A new planet has been discovered orbiting the star that’s closest to our own sun.
The alien world has been called Proxima d, and is believed to be just a quarter of the mass of Earth.
Scientists identified it using the European Southern Observatory’s Very Large Telescope in Chile.
It exists in the Proxima Centauri system, the nearest to our own solar system and becomes the third known planet detected there.
Proxima d is also one of the lightest exoplanets – a planet outside the Solar System – ever found, the researchers said.
Lead author Joao Faria, a researcher at the Institute of Astrophysics and Space Sciences in Portugal, said: ‘The discovery shows that our closest stellar neighbour seems to be packed with interesting new worlds, within reach of further study and future exploration.’
At four million kilometres from the Proxima Centauri star, it is less than a 10th of Mercury’s distance from the sun.
Astronomers found it orbits between the star and the habitable zone – the area around a star where liquid water can exist at the surface of a planet – and takes just five days to complete one orbit of Proxima Centauri.
The star is already known to host two other planets.
Proxima b, which orbits the star every 11 days, has a mass comparable to that of Earth, and is within the habitable zone.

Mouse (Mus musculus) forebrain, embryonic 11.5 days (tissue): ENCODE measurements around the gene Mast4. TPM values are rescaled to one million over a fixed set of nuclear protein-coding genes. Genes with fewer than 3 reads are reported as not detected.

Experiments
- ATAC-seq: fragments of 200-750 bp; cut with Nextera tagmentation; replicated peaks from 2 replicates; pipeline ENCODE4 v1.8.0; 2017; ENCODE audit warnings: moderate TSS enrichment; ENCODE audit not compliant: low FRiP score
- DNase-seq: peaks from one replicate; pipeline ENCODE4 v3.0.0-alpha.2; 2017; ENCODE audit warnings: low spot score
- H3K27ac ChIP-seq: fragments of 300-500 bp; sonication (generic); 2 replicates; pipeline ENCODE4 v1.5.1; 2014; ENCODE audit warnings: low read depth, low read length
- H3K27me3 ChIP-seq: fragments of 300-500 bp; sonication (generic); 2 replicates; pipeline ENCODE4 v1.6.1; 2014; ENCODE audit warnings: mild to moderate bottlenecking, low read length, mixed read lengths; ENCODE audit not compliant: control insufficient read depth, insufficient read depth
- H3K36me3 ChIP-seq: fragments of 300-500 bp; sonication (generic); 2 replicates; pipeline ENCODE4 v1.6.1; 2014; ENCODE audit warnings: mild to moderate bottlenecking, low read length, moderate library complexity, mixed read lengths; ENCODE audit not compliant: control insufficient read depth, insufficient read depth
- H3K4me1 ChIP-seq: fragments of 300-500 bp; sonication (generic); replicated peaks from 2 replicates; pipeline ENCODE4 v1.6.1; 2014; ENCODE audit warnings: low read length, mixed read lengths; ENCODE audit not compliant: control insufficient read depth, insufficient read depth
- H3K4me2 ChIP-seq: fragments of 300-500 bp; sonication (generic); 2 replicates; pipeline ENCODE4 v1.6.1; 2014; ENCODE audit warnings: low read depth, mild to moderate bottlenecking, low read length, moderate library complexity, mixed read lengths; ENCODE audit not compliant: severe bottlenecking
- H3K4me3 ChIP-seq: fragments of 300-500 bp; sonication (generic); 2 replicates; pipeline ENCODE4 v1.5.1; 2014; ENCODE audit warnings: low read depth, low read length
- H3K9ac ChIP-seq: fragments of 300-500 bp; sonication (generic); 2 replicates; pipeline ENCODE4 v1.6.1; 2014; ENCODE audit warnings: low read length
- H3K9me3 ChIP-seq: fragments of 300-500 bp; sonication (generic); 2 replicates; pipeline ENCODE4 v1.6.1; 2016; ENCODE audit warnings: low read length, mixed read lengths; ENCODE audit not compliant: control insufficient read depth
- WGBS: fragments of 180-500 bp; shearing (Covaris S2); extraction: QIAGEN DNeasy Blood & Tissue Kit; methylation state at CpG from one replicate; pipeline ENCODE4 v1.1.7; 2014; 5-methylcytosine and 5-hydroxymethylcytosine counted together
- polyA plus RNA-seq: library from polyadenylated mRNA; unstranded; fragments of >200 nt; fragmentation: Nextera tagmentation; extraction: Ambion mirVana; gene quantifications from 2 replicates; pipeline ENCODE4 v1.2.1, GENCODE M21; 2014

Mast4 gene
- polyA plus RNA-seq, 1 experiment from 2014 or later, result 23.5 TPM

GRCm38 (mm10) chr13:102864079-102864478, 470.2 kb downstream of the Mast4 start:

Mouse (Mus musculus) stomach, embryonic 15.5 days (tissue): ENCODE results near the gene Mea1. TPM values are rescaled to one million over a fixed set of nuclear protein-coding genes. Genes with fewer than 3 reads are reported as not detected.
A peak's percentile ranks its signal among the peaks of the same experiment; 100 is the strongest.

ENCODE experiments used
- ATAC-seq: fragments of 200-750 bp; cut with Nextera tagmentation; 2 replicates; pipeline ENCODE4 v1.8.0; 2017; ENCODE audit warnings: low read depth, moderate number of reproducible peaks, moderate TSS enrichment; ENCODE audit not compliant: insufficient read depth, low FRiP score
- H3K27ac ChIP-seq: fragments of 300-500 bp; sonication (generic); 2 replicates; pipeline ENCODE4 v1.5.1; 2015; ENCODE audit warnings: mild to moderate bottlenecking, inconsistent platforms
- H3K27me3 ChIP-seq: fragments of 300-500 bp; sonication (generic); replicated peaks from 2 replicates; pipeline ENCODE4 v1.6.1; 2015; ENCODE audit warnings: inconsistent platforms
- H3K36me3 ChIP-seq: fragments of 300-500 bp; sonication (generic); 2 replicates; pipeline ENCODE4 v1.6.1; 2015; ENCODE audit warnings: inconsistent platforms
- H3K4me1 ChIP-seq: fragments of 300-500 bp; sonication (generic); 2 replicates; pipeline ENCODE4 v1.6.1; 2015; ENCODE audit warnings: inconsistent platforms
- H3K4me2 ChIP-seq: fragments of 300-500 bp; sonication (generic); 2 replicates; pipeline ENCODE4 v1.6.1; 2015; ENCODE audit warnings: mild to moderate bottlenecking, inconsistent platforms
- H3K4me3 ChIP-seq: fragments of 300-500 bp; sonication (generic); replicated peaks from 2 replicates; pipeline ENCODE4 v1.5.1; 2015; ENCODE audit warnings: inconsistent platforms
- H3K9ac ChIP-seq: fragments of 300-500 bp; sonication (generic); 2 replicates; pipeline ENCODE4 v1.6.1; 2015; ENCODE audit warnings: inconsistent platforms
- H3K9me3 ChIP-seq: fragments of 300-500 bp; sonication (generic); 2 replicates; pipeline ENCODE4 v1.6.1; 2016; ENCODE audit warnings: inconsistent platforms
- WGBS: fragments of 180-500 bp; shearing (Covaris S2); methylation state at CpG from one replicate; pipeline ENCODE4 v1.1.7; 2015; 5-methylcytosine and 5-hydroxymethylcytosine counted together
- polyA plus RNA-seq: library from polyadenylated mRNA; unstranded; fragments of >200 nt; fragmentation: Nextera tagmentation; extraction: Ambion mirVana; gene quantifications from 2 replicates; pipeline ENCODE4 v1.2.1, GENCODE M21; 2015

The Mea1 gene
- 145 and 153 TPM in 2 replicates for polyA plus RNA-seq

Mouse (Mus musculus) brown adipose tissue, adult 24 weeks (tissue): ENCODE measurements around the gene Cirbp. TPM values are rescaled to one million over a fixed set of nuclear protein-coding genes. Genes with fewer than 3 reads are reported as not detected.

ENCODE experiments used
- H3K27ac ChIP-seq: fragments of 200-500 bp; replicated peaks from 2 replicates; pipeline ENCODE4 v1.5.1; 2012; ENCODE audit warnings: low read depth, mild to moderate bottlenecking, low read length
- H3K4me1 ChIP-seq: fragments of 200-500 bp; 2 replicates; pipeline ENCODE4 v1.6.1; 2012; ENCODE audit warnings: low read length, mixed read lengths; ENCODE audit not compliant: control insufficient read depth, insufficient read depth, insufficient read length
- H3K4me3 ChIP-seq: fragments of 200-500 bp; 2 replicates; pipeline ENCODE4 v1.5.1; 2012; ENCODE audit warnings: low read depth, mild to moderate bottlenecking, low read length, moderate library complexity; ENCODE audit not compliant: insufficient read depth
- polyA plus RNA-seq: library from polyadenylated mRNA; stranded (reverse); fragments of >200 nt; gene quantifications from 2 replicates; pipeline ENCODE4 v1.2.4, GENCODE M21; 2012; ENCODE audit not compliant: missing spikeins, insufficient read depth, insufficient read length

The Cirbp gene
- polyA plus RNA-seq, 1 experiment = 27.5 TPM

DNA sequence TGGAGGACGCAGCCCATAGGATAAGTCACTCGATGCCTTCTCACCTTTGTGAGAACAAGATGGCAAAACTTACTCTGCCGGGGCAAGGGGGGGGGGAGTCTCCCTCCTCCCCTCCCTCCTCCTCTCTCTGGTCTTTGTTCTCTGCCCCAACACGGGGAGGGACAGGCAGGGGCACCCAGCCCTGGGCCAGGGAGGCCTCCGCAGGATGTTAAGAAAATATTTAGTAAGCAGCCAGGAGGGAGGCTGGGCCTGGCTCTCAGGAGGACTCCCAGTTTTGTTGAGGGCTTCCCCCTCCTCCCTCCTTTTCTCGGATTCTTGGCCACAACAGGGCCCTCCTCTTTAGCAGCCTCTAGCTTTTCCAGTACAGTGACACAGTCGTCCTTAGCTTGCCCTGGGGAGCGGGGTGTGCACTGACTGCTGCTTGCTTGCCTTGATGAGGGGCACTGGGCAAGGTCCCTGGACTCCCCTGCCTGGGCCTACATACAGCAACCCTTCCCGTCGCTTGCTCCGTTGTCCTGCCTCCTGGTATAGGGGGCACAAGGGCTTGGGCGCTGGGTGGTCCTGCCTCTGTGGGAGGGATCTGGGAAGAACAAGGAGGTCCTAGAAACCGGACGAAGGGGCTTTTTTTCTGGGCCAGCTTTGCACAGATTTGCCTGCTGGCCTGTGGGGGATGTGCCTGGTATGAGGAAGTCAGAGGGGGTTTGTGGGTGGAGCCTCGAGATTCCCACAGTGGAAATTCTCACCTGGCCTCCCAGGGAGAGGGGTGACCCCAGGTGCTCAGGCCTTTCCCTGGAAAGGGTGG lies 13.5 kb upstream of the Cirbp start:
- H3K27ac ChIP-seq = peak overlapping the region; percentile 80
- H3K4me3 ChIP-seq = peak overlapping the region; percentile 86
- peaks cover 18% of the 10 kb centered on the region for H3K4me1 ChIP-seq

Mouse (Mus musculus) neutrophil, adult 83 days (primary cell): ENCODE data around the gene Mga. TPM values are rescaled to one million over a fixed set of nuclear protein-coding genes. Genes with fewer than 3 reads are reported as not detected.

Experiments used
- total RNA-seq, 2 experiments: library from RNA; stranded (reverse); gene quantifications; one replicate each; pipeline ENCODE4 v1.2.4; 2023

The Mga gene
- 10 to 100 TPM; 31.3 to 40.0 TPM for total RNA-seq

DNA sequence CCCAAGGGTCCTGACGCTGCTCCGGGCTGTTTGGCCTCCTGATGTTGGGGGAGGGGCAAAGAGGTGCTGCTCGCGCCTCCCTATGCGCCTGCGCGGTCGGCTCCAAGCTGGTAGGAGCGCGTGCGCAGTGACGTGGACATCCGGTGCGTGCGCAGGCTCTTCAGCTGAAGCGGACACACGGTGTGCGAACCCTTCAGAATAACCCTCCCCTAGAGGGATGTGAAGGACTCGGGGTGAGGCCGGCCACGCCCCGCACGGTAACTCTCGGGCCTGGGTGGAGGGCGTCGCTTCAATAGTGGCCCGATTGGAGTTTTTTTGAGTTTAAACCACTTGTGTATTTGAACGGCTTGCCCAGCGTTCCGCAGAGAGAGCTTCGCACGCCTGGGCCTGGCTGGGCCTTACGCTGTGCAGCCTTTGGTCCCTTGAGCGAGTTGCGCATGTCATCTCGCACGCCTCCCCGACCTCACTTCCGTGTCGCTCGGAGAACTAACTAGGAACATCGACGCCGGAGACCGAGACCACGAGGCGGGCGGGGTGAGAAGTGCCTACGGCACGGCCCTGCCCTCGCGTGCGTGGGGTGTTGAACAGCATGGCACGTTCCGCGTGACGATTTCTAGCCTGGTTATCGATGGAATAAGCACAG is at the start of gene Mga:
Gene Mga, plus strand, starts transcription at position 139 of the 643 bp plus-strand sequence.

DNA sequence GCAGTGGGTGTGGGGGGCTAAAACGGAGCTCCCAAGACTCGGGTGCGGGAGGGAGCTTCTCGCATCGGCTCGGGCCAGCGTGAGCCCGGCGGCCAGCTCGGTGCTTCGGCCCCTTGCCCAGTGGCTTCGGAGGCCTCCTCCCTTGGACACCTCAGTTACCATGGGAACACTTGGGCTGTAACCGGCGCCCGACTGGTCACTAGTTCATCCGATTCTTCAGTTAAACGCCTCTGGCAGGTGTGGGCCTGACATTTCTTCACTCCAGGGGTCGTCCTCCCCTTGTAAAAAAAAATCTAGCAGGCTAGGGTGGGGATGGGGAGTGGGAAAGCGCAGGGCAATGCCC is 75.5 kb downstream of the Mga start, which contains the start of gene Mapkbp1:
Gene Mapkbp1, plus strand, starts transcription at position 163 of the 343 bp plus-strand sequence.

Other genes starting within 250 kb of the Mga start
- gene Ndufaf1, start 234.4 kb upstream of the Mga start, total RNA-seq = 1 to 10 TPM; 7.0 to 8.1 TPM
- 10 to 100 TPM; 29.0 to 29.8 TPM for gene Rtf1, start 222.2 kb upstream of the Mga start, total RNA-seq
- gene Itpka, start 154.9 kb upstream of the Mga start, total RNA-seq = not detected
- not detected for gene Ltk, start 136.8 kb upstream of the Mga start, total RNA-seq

Proxima c is on a longer five-year orbit around the star.
The discovery of Proxima b was confirmed in 2020 when scientists observed the system with a new instrument, the Echelle SPectrograph for Rocky Exoplanets and Stable Spectroscopic Observations (ESPRESSO), that had greater precision.
During these observations, astronomers spotted the first hints of a signal corresponding to an object with a five-day orbit.
But because the signal was so weak, the team conducted follow-up observations with ESPRESSO to confirm that it was due to a planet, and not simply a result of changes in the star itself.
Mr Faria said: ‘After obtaining new observations, we were able to confirm this signal as a new planet candidate.
‘I was excited by the challenge of detecting such a small signal and, by doing so, discovering an exoplanet so close to Earth.’
The discovery is reported in the Astronomy and Astrophysics journal.
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